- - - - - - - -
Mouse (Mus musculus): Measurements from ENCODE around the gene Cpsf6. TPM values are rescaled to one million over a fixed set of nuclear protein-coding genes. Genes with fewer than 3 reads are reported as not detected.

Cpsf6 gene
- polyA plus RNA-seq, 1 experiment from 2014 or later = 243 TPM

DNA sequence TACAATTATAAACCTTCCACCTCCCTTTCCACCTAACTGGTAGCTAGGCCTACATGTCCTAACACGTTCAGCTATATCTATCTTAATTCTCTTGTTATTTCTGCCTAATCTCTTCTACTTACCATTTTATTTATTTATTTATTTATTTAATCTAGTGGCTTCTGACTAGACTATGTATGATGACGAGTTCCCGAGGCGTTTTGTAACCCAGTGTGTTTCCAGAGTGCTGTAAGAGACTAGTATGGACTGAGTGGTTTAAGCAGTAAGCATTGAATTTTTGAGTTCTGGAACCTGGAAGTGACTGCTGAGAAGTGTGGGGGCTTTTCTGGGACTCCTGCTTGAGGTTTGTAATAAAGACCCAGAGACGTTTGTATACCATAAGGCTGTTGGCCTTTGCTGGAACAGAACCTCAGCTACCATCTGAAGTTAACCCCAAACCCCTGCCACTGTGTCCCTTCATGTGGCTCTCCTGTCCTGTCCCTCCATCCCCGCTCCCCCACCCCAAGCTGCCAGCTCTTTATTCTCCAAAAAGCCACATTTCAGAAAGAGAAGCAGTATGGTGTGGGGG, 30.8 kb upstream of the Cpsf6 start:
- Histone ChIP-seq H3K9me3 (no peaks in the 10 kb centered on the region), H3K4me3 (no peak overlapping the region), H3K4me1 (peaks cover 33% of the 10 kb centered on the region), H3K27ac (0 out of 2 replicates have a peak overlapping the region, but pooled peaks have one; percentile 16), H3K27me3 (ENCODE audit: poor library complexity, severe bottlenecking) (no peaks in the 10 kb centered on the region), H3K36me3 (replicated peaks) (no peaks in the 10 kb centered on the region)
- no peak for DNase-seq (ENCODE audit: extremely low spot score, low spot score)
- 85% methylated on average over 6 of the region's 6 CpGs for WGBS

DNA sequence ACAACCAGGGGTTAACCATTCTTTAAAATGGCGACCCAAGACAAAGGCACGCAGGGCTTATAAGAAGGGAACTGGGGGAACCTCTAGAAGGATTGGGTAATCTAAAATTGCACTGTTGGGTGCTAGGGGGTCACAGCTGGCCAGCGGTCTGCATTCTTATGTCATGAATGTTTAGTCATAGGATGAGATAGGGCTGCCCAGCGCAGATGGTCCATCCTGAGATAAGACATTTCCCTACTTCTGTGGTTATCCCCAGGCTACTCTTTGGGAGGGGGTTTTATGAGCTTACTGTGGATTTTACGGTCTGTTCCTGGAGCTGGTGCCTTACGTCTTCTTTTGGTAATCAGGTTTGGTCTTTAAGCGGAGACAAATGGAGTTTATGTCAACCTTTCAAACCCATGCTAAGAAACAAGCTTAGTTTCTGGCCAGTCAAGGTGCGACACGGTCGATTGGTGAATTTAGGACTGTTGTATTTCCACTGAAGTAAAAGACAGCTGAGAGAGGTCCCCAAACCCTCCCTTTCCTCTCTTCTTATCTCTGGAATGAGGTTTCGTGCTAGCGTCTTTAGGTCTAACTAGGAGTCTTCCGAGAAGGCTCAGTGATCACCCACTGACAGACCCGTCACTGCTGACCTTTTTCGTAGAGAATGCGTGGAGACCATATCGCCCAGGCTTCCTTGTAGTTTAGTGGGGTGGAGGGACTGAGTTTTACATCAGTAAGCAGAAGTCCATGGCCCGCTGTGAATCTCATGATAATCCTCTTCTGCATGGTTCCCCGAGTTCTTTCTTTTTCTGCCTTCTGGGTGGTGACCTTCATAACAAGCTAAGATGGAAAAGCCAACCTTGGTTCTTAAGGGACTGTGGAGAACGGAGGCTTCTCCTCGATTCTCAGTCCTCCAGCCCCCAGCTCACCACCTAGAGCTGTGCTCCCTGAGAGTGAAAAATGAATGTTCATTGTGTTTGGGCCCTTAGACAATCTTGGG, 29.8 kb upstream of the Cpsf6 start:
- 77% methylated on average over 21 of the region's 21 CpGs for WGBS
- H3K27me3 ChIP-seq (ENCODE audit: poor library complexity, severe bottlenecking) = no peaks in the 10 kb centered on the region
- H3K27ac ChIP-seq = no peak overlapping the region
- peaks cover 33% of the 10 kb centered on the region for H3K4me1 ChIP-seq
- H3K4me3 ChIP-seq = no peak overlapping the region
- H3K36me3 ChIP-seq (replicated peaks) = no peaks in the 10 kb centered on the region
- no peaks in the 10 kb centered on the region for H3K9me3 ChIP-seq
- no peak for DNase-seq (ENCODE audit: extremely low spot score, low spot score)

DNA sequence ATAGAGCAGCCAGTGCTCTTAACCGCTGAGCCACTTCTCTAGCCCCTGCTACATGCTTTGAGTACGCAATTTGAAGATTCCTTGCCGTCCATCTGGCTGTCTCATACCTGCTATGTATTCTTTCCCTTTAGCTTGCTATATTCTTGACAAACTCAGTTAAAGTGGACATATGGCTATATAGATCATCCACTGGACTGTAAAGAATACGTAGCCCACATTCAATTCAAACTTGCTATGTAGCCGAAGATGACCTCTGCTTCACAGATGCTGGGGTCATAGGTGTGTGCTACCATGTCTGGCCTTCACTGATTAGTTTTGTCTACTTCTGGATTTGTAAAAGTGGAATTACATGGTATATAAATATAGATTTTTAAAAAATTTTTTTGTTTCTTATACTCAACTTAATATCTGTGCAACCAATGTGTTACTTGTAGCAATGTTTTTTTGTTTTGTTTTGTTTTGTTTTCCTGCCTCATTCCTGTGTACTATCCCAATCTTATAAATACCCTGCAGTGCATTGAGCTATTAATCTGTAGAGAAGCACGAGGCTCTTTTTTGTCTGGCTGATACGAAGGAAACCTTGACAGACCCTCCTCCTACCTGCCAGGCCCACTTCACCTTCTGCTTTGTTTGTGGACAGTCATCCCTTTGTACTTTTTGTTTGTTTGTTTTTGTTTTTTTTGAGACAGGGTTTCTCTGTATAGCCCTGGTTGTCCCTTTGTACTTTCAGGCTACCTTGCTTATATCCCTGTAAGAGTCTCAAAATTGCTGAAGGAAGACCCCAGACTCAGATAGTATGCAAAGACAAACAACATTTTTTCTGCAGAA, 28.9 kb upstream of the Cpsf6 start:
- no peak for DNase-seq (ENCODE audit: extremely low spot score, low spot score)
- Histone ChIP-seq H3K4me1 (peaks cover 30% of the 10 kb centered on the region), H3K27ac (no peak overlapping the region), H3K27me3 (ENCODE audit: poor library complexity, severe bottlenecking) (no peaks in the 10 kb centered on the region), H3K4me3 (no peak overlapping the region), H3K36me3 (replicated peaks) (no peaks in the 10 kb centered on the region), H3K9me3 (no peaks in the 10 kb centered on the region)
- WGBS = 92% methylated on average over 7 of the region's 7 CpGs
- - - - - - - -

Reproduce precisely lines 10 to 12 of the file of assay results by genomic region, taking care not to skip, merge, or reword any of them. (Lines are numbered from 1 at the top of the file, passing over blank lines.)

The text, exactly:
- H3K27me3 ChIP-seq (ENCODE audit: poor library complexity, severe bottlenecking) = no peaks in the 10 kb centered on the region
- H3K27ac ChIP-seq = no peak overlapping the region
- peaks cover 33% of the 10 kb centered on the region for H3K4me1 ChIP-seq